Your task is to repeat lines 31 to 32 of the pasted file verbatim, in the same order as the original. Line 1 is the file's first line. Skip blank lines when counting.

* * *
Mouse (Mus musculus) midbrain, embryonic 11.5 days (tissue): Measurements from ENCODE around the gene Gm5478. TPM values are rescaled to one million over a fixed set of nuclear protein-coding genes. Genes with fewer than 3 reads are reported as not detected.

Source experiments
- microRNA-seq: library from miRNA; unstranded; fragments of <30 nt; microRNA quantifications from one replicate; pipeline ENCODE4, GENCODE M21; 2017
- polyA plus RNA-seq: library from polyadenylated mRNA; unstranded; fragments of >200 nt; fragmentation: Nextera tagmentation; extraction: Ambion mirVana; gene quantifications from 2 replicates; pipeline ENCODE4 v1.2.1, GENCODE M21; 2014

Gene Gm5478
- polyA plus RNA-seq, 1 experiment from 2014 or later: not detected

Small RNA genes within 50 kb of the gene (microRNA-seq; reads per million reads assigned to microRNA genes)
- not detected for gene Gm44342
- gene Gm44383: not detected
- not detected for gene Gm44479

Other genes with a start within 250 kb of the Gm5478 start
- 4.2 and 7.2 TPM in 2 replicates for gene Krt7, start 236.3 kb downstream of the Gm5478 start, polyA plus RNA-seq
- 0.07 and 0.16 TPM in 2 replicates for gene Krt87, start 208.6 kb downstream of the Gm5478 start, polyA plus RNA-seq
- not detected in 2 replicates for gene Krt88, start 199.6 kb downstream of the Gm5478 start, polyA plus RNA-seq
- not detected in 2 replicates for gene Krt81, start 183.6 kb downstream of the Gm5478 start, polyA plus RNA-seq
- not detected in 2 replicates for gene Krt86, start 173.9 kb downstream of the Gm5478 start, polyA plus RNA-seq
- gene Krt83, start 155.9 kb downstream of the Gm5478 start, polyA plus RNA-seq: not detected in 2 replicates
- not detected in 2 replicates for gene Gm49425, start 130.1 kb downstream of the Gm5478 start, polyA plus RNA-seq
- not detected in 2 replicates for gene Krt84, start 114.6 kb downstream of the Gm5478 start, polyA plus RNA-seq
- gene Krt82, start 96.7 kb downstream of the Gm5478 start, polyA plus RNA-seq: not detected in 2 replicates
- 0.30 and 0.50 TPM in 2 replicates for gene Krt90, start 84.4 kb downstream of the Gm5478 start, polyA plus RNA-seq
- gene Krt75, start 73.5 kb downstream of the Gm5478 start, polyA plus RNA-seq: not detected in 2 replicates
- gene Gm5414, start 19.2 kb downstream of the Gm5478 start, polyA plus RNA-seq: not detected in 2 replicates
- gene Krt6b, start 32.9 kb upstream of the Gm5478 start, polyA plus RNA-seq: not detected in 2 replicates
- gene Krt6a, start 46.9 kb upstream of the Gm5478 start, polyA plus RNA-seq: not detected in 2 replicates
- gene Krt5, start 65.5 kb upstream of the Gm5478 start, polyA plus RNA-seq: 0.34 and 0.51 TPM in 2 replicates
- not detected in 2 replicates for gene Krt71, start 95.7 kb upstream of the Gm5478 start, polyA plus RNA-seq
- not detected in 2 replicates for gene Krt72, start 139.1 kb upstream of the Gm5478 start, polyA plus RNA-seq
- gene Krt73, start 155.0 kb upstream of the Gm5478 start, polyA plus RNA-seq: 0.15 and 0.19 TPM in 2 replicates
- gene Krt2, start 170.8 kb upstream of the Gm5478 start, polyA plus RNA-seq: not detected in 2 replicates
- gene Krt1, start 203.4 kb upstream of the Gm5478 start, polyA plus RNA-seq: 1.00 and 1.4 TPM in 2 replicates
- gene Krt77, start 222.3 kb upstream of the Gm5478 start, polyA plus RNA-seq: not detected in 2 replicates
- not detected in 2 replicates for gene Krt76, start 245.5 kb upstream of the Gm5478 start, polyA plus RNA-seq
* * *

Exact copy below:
- gene Krt1, start 203.4 kb upstream of the Gm5478 start, polyA plus RNA-seq: 1.00 and 1.4 TPM in 2 replicates
- gene Krt77, start 222.3 kb upstream of the Gm5478 start, polyA plus RNA-seq: not detected in 2 replicates